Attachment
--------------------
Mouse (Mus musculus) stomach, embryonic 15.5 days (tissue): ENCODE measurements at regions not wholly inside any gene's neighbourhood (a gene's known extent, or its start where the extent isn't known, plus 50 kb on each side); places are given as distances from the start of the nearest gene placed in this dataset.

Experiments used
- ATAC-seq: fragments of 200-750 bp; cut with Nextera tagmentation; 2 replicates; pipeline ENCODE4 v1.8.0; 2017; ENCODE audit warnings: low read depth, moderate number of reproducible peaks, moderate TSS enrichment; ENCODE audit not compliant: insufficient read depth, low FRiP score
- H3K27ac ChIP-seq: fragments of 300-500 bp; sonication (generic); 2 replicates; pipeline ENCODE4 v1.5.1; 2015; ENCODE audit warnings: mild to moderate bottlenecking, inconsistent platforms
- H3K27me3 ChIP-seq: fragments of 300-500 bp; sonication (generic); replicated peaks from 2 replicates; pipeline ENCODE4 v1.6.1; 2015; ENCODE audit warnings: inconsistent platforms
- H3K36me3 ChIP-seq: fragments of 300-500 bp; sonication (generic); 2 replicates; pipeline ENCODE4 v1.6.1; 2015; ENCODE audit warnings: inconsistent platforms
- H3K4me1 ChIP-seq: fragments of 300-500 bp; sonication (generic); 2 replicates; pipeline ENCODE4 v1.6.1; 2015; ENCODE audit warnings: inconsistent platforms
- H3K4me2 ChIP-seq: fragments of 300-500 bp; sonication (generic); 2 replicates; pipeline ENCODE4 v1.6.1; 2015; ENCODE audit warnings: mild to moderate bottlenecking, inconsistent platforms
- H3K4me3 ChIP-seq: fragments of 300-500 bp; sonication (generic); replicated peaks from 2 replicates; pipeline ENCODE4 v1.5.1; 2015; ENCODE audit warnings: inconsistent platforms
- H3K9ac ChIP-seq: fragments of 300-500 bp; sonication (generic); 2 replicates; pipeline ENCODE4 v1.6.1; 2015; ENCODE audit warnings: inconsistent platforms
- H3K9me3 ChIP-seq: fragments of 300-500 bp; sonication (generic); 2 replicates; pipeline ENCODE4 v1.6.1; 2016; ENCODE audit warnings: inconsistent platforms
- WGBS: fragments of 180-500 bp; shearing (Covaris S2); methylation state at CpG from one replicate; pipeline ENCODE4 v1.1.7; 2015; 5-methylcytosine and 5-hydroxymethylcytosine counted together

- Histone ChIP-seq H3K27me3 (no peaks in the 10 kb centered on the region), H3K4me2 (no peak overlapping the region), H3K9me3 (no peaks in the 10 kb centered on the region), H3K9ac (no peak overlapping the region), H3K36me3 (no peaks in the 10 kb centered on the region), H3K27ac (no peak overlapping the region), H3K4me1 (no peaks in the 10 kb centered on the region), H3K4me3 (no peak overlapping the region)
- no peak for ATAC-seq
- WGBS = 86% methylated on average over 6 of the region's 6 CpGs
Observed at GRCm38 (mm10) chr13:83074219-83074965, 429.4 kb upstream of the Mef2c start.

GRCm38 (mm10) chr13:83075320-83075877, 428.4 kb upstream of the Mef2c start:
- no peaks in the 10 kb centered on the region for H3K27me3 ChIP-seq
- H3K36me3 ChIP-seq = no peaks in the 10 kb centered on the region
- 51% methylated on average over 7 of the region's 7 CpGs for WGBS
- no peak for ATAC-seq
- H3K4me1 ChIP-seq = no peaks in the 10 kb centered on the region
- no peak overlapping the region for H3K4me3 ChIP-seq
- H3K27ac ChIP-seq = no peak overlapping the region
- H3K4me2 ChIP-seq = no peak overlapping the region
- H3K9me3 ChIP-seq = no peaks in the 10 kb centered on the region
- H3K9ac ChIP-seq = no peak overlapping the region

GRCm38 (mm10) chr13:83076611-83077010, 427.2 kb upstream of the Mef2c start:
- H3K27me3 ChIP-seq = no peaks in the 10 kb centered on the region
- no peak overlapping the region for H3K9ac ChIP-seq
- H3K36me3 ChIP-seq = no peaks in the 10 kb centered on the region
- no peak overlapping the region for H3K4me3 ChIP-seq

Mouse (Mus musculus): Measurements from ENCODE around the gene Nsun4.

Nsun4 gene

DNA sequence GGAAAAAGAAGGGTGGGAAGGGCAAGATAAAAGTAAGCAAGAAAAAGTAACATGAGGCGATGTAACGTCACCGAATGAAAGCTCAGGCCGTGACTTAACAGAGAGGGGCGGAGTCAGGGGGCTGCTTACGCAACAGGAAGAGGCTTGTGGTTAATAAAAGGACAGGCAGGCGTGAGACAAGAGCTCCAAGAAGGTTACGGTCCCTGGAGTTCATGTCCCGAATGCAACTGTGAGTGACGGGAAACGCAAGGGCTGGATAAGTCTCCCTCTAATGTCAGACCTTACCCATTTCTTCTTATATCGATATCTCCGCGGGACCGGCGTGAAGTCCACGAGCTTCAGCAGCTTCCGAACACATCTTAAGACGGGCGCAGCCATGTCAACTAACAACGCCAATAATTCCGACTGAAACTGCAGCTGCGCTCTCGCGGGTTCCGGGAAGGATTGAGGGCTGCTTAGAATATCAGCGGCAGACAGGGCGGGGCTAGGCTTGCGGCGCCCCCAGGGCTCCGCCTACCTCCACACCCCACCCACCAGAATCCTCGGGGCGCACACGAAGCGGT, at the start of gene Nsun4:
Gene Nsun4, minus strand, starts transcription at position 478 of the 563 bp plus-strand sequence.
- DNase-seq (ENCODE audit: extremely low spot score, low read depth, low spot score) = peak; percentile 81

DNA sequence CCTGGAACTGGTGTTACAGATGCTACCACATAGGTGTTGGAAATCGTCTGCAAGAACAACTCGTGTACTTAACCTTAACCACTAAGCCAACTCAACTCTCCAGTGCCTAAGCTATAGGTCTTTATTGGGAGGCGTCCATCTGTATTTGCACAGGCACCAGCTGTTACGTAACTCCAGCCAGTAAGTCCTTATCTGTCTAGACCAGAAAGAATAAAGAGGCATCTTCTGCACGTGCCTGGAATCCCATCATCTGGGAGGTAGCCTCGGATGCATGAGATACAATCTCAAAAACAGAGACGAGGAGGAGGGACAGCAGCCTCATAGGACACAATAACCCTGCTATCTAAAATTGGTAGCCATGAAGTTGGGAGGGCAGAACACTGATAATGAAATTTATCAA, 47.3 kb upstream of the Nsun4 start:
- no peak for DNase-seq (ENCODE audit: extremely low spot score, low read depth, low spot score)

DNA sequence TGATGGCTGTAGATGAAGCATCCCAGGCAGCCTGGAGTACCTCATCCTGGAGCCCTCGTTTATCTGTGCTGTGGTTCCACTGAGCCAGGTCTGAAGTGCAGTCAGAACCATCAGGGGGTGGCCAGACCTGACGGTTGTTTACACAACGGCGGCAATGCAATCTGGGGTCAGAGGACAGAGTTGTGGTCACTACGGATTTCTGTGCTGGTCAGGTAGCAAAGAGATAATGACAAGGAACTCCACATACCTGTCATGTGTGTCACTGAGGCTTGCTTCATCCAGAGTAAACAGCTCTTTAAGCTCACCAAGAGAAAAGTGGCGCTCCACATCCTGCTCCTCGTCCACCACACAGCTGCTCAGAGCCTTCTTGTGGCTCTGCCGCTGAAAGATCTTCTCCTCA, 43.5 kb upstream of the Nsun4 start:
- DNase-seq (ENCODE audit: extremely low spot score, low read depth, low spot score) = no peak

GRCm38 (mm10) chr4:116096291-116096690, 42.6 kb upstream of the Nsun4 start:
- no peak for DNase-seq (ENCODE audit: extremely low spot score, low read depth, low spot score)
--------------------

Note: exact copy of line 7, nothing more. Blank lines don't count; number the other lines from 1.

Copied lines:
- H3K4me1 ChIP-seq: fragments of 300-500 bp; sonication (generic); 2 replicates; pipeline ENCODE4 v1.6.1; 2015; ENCODE audit warnings: inconsistent platforms